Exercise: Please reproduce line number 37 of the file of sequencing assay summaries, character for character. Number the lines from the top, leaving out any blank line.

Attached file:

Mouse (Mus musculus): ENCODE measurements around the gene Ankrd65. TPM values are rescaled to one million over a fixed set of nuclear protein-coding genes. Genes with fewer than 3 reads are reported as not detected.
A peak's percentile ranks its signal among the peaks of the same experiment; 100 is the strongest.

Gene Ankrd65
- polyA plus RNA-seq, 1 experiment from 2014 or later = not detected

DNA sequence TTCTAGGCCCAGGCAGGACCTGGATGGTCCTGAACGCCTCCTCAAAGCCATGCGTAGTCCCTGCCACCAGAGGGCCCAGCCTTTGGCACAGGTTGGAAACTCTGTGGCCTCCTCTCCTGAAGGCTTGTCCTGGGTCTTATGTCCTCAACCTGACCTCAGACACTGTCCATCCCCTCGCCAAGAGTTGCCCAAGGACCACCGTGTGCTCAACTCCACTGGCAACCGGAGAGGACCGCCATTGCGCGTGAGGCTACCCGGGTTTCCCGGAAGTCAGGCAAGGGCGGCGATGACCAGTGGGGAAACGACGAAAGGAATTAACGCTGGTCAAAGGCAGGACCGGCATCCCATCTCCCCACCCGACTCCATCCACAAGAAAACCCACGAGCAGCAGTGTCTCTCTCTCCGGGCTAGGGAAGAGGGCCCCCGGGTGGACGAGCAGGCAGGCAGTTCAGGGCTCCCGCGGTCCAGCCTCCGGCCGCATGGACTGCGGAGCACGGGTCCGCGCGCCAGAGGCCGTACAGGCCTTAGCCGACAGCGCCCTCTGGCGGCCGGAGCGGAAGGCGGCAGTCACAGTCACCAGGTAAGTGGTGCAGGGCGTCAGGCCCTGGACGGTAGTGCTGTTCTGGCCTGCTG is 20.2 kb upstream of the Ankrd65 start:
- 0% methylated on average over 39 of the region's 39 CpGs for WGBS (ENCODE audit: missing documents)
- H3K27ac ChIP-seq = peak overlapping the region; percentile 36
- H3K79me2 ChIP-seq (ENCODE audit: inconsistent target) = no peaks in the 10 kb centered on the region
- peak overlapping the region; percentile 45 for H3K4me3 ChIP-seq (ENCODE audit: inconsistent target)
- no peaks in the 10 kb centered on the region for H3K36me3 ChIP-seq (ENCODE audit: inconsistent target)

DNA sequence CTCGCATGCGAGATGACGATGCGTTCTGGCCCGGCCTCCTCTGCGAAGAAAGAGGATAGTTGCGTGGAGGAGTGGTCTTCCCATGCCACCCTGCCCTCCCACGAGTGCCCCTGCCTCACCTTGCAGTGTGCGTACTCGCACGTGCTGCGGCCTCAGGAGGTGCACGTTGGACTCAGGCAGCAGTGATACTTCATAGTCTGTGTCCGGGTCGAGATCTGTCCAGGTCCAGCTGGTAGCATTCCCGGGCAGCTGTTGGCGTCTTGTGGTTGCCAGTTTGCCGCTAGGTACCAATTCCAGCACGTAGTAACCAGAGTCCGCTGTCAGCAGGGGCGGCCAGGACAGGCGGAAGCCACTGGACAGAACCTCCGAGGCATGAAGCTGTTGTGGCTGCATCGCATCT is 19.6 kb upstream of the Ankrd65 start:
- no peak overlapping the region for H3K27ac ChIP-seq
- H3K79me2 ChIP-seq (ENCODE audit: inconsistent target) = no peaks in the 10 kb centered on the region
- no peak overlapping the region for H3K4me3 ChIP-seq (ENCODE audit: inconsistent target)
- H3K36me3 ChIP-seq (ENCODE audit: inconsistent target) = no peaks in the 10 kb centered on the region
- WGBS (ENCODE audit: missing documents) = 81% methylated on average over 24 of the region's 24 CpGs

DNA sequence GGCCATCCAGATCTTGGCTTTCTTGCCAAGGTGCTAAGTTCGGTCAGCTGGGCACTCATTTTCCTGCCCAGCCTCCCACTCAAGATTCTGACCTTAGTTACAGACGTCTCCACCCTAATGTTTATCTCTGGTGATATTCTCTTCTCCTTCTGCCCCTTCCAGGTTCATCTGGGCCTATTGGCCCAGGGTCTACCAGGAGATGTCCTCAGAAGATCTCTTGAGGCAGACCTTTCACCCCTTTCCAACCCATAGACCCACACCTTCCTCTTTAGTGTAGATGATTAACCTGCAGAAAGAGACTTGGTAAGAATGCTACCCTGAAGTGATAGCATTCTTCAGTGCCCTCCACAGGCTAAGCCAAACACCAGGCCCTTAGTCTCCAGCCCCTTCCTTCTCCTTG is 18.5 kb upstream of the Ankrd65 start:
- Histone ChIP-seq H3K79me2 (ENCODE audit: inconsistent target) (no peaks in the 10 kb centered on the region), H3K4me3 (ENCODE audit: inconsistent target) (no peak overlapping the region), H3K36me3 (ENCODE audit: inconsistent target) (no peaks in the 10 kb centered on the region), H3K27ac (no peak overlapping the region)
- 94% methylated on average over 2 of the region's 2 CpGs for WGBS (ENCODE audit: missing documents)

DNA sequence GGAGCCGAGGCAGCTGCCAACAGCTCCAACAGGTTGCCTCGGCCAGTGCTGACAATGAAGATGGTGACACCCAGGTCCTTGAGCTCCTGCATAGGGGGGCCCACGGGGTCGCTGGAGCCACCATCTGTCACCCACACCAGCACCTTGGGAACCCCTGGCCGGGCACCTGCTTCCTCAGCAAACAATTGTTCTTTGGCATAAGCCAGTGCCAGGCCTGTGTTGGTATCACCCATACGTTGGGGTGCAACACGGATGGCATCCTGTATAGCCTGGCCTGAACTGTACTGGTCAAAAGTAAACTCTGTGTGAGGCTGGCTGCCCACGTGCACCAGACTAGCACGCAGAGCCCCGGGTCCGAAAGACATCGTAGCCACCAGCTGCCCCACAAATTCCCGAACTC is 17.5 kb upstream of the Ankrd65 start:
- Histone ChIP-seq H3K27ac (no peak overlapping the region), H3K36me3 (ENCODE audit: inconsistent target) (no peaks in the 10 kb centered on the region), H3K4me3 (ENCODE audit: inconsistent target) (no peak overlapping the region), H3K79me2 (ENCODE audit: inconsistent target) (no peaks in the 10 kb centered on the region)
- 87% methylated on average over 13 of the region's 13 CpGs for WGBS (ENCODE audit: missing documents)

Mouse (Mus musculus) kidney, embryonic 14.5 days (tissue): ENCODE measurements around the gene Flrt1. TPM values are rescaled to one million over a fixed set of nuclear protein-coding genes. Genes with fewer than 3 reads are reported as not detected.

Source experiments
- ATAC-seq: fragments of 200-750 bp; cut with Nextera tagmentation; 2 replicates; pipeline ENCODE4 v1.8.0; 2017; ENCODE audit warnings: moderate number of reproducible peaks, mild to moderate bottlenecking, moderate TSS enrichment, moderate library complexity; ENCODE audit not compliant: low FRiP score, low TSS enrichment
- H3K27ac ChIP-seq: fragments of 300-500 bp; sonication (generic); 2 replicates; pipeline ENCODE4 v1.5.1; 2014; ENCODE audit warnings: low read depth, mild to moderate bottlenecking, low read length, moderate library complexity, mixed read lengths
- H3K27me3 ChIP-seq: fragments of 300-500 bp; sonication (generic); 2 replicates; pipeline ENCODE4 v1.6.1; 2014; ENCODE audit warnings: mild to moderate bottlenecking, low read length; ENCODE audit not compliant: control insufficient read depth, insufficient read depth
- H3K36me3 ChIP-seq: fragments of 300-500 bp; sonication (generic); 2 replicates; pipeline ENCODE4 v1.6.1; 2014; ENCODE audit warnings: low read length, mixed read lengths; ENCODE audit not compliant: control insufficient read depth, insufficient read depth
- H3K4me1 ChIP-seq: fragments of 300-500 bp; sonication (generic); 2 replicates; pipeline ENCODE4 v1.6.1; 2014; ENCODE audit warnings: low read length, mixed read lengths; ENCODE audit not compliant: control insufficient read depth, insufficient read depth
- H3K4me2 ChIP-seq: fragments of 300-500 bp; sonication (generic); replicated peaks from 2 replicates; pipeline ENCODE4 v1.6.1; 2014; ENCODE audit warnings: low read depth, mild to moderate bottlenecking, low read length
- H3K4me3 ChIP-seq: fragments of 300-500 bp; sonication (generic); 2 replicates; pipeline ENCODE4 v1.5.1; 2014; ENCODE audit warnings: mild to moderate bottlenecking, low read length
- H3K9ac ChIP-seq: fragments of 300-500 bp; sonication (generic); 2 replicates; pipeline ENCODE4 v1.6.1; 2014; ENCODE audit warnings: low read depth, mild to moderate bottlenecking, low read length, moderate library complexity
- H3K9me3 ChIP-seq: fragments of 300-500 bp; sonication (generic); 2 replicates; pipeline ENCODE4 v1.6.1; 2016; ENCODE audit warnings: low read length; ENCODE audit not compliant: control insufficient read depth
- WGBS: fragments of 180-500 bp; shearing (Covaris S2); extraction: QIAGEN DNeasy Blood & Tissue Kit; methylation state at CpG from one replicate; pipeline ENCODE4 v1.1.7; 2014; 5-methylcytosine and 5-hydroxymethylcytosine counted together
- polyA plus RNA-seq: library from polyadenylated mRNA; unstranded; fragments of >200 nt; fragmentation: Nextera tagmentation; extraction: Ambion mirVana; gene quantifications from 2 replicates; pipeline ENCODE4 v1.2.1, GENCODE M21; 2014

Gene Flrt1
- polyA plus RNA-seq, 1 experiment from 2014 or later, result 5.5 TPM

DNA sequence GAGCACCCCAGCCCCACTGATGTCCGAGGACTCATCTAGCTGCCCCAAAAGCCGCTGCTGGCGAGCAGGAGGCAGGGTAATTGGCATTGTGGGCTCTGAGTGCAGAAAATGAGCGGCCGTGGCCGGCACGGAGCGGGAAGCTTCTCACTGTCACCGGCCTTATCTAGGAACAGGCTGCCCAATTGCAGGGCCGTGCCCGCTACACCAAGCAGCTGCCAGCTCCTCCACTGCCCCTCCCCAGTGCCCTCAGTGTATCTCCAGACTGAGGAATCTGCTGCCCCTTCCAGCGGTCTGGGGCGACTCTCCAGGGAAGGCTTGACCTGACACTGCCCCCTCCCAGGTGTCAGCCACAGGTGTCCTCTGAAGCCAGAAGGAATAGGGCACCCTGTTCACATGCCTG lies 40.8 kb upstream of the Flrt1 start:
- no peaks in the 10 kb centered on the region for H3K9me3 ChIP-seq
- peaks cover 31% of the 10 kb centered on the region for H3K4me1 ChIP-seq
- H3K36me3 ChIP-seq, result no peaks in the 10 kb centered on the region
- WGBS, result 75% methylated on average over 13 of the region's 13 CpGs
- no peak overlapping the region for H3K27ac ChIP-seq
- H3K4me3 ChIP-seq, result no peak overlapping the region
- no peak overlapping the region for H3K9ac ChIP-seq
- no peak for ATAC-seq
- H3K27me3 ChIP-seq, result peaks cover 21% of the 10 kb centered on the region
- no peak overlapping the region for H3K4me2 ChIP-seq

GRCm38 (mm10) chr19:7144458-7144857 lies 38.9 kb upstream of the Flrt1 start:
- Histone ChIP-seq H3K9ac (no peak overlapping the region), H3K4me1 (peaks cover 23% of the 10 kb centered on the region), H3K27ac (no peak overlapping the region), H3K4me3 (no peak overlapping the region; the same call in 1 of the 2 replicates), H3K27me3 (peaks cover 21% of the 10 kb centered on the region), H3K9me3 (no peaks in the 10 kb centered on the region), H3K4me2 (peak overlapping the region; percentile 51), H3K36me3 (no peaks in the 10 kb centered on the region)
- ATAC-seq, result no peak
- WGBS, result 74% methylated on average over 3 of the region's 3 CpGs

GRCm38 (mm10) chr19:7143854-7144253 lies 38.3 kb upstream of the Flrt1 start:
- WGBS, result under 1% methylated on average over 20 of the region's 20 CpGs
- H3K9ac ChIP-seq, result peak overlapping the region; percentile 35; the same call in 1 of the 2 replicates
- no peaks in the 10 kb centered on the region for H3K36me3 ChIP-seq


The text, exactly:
- polyA plus RNA-seq, 1 experiment from 2014 or later, result 5.5 TPM